During the winter on the approach to Christmas, any opportunity to save money for the festive season is a bonus. Below are some great ways to save money on heating your home, so you can spend it on more important things.


  • Using kitchen foil behind radiators to keep the heat from being absorbed through the walls, and instead reflect the heat back into the room, keeping it warmer for longer.
  • Placing a shelf directly over the top of a radiator will deter the heat from the radiator from dissipating straight up to the roof, and instead redirecting it back into the room, reducing the amount of heat lost through the roof and floors.


  • Having thick curtains can reduce the draught which enters a room through the windows, and also keep the warm air which is being circulated within a room from escaping outwards.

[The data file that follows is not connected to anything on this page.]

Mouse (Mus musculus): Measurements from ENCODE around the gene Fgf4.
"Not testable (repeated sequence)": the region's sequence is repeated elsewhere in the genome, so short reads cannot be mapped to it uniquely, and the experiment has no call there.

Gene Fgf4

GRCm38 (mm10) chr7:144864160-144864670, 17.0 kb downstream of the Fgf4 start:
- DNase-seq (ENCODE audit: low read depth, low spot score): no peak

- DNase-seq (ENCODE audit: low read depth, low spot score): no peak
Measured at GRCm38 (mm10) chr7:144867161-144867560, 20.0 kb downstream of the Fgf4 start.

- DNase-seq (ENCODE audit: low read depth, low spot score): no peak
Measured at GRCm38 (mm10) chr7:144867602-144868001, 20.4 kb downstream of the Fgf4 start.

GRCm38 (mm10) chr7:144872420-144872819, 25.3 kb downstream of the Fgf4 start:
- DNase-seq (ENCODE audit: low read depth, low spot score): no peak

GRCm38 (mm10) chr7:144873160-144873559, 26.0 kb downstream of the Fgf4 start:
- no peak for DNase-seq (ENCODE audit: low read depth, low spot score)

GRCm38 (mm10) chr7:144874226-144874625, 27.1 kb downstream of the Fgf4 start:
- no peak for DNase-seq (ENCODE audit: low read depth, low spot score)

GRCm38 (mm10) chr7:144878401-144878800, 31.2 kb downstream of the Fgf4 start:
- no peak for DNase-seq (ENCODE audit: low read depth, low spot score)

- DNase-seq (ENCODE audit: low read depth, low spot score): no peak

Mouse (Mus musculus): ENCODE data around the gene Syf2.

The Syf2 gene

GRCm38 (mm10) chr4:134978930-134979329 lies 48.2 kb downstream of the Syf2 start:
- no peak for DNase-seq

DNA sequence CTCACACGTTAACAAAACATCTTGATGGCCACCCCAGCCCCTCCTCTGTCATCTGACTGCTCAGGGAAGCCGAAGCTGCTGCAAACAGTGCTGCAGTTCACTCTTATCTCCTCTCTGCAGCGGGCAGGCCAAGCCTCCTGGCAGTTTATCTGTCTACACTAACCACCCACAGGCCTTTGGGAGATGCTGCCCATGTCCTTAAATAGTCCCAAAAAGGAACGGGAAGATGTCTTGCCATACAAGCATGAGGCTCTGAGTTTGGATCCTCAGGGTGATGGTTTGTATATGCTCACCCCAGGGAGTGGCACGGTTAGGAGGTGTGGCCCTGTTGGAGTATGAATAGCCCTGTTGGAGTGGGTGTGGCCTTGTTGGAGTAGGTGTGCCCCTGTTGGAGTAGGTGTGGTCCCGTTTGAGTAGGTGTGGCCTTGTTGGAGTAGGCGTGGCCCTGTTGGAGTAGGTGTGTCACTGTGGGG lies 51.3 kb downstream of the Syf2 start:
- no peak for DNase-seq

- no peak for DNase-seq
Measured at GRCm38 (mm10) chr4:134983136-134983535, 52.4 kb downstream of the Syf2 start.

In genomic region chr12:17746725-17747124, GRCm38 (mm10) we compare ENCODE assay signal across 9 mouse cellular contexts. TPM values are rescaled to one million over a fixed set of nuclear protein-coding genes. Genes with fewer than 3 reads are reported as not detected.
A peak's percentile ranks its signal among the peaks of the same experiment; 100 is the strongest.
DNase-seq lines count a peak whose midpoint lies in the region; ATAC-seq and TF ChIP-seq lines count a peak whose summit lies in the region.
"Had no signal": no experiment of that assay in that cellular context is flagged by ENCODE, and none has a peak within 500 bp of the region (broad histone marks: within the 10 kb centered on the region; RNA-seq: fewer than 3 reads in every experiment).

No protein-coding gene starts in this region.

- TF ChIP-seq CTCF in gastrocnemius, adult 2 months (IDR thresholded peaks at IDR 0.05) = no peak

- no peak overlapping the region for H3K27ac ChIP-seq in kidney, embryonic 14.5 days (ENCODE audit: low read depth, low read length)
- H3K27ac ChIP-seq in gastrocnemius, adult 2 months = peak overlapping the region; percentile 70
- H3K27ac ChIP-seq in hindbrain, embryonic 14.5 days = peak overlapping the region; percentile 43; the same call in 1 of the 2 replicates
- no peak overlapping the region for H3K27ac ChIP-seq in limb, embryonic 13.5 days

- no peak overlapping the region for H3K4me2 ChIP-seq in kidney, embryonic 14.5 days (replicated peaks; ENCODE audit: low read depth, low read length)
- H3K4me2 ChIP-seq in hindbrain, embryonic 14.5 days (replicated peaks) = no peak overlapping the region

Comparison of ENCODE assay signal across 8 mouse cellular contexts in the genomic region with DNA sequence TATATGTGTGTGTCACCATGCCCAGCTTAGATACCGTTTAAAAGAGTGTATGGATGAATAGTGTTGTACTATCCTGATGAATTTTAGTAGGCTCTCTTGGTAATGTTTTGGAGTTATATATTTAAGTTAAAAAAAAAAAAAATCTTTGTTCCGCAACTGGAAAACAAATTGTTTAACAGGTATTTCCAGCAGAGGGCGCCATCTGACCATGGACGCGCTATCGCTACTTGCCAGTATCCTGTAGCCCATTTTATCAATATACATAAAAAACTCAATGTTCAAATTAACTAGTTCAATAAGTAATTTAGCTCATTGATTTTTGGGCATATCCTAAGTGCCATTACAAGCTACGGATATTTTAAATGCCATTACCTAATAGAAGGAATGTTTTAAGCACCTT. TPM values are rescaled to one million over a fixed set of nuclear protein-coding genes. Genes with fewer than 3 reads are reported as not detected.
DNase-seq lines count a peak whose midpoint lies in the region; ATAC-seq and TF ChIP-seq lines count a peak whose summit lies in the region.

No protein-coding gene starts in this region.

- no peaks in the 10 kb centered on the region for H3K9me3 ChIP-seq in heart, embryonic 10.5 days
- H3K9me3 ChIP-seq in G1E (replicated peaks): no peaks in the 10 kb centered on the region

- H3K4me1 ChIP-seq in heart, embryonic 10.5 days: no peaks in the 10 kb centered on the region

• Placing curtains in front of external doors on the inside can also help to reduce heat loss.
  • Opening the curtains during the day will help to allow sunlight into a room to naturally warm the air inside.
  • Alternatively you could use cheap, clear plastic shower curtains at your windows, which will allow sunlight to warm the room, yet still provide a barrier of insulation preventing cold air from creeping in.

Doors and Windows

  • Using a draught excluder at the bottom of any doors (particularly external ones) is an effective way to reduce cool air from entering a room.
  • Also using sealant, or self adhesive window draught excluder would allow you to open windows when necessary, yet reduce the heat loss through any gaps in the window fitting
  • Sealing up small areas in your door such as key holes with either a plastic round protector or a brush type mechanism in your letterbox, can help to keep your home warm.
  • Keeping doors to a room closed discourages air from circulating freely around your home, meaning you radiators won’t have to work as hard to heat the smaller space.

Using a combination of the above tips should drastically reduce the amount of heat lost in your home through easily rectifiable means, all of which are either free or reasonably cheap to implement.